South Korea resurrects Catholic martyrs of communism

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An official report from the South Korean authorities finally does justice to the many Christians murdered for hatred of the faith by North Korean communists in the aftermath of World War II.

We now know a little more about the fate of the massacres perpetrated more than seventy years ago by the Communists on several hundred North Korean Christians.

The Truth and Reconciliation Commission – a South Korean state body – released a report on February 22, 2022, stating that 1,145 Christians, including 119 Catholics, had been systematically wiped out by North Korean forces beginning on September 26, 1950.

Massacres of clerics were perpetrated after North Korea issued orders to “eliminate reactionary forces” before its withdrawal from the South, according to the official report which is based on documentary research, direct testimony from witnesses still alive and investigations in the parishes of origin of the victims.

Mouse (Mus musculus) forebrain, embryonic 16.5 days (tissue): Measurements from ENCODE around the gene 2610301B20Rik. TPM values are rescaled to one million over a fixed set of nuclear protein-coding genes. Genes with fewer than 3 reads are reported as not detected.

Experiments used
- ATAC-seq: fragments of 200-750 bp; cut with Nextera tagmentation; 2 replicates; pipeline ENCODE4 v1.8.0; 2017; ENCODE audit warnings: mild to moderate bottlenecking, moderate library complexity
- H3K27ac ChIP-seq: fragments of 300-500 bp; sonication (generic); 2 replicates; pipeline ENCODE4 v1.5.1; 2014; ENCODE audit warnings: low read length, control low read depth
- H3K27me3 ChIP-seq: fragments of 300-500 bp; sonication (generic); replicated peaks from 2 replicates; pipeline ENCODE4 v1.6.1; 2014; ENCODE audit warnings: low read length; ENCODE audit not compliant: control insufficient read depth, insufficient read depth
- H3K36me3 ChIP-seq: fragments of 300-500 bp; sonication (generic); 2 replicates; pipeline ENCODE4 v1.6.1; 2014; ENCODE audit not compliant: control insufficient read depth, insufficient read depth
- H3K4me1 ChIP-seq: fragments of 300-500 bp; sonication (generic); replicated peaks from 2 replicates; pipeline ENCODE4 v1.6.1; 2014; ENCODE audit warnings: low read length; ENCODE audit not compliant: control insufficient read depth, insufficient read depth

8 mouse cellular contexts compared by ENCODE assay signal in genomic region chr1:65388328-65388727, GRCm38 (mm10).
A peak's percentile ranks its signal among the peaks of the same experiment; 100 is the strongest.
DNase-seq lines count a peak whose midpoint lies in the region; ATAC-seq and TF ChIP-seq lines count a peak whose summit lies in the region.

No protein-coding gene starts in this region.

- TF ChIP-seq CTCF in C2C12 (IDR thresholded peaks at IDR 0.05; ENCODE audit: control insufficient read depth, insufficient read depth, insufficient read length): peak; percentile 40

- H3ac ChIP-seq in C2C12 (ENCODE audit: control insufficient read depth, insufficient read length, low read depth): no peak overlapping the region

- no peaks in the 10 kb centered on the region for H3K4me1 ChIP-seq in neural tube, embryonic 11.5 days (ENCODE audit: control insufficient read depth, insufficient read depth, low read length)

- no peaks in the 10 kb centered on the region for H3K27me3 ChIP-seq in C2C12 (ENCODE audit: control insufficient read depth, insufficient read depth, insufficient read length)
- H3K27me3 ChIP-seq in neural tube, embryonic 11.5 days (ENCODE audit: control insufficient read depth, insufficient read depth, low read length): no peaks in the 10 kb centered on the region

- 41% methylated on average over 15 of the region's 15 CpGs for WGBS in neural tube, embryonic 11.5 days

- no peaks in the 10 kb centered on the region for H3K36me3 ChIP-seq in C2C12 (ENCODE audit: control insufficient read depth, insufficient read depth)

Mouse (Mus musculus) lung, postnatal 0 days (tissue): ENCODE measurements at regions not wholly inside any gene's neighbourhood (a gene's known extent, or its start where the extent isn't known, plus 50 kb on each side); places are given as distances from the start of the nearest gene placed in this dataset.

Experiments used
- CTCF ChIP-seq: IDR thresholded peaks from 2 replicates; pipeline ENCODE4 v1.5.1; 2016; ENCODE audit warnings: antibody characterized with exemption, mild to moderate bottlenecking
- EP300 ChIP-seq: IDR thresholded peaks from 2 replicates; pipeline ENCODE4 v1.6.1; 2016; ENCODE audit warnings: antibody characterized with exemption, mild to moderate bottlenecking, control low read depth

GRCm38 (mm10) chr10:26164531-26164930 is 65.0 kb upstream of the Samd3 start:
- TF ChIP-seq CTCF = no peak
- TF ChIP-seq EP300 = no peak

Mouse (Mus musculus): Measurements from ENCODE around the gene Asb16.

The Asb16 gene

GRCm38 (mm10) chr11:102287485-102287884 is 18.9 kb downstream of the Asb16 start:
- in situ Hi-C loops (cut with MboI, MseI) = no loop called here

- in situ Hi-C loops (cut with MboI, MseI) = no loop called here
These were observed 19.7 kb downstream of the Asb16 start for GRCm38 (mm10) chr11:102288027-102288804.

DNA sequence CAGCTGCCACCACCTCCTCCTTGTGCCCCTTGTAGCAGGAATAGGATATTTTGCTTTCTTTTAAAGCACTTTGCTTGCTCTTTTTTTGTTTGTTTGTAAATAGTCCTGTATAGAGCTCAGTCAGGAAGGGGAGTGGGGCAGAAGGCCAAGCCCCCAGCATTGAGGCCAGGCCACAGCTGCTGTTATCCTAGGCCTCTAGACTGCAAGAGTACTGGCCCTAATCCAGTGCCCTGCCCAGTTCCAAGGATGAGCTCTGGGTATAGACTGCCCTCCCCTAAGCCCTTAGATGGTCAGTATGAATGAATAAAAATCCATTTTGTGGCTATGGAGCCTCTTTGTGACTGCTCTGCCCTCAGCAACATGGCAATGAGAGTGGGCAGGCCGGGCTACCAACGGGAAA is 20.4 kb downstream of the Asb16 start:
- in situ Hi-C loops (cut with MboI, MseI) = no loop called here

The Truth and Reconciliation Commission has thus made it possible to solve the enigma surrounding the fate of Bishop Francis Hong Yong-ho.

The prelate, born in 1906, ordained a priest in 1933 while Korea was under Japanese occupation, was consecrated bishop in 1944 in order to occupy the position of head of the Apostolic Vicariate of Pyongyang. Imprisoned in communist jails in 1949, they definitely lost track of him on that date.

In 2013, the official directory of the Holy See still attached to his name the laconic description of “disappeared”, however, the following year the prelate was presumed dead, as he would have been 108 if he had survived. The report published a few weeks ago by the authorities in Seoul officially confirms for the first time the death of Bishop Hong, which adds to the big black book of the victims of communism in the peninsula.

Ruled for several centuries – from 1392 to 1897 – by the Buddhist Joseon dynasty, the land of the morning calm later became a Japanese protectorate, until the end of World War II, when the peninsula was the scene of a confrontation by proxy between the United States on the one hand, and the Soviet Union and China on the other.

Between 1950 and 1953, the extremely brutal conflict caused the death of some four million people and the displacement of approximately ten million families.

For Fr. Francis Cho Han-geon, director of the Korean Church History Research Foundation, the report published by the Truth and Reconciliation Commission is of great importance for the Church, finally bringing justice to the many Catholics massacred in hatred of the faith by the communist hydra.

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